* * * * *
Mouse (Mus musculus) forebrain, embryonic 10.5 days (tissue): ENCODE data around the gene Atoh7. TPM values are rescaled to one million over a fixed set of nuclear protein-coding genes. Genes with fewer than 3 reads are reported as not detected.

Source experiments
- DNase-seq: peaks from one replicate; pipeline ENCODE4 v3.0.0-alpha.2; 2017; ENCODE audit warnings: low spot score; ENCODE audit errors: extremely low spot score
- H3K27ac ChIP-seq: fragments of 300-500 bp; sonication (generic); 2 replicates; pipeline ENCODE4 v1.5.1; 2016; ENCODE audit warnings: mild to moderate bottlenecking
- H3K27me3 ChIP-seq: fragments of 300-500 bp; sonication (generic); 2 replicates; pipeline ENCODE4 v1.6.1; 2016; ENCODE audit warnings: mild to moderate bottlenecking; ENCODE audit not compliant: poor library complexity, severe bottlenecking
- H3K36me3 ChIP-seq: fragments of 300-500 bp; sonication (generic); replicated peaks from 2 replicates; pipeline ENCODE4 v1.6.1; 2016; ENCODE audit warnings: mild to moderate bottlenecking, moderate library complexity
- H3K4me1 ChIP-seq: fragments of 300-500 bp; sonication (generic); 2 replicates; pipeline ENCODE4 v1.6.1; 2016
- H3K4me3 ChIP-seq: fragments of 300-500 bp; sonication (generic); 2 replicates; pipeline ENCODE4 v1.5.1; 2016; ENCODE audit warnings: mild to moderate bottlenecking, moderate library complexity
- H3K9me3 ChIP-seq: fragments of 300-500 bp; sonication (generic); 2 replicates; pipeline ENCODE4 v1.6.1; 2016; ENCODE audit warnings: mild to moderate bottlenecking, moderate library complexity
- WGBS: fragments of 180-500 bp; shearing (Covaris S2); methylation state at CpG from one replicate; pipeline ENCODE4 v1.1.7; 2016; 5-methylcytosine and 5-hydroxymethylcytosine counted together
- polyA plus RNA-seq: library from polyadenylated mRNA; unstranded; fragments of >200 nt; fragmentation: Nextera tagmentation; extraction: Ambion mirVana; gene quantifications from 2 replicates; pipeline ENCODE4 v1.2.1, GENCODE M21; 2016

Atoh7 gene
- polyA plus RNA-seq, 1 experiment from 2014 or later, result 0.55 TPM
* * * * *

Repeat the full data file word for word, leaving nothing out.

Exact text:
Mouse (Mus musculus) forebrain, embryonic 10.5 days (tissue): ENCODE data around the gene Atoh7. TPM values are rescaled to one million over a fixed set of nuclear protein-coding genes. Genes with fewer than 3 reads are reported as not detected.

Source experiments
- DNase-seq: peaks from one replicate; pipeline ENCODE4 v3.0.0-alpha.2; 2017; ENCODE audit warnings: low spot score; ENCODE audit errors: extremely low spot score
- H3K27ac ChIP-seq: fragments of 300-500 bp; sonication (generic); 2 replicates; pipeline ENCODE4 v1.5.1; 2016; ENCODE audit warnings: mild to moderate bottlenecking
- H3K27me3 ChIP-seq: fragments of 300-500 bp; sonication (generic); 2 replicates; pipeline ENCODE4 v1.6.1; 2016; ENCODE audit warnings: mild to moderate bottlenecking; ENCODE audit not compliant: poor library complexity, severe bottlenecking
- H3K36me3 ChIP-seq: fragments of 300-500 bp; sonication (generic); replicated peaks from 2 replicates; pipeline ENCODE4 v1.6.1; 2016; ENCODE audit warnings: mild to moderate bottlenecking, moderate library complexity
- H3K4me1 ChIP-seq: fragments of 300-500 bp; sonication (generic); 2 replicates; pipeline ENCODE4 v1.6.1; 2016
- H3K4me3 ChIP-seq: fragments of 300-500 bp; sonication (generic); 2 replicates; pipeline ENCODE4 v1.5.1; 2016; ENCODE audit warnings: mild to moderate bottlenecking, moderate library complexity
- H3K9me3 ChIP-seq: fragments of 300-500 bp; sonication (generic); 2 replicates; pipeline ENCODE4 v1.6.1; 2016; ENCODE audit warnings: mild to moderate bottlenecking, moderate library complexity
- WGBS: fragments of 180-500 bp; shearing (Covaris S2); methylation state at CpG from one replicate; pipeline ENCODE4 v1.1.7; 2016; 5-methylcytosine and 5-hydroxymethylcytosine counted together
- polyA plus RNA-seq: library from polyadenylated mRNA; unstranded; fragments of >200 nt; fragmentation: Nextera tagmentation; extraction: Ambion mirVana; gene quantifications from 2 replicates; pipeline ENCODE4 v1.2.1, GENCODE M21; 2016

Atoh7 gene
- polyA plus RNA-seq, 1 experiment from 2014 or later, result 0.55 TPM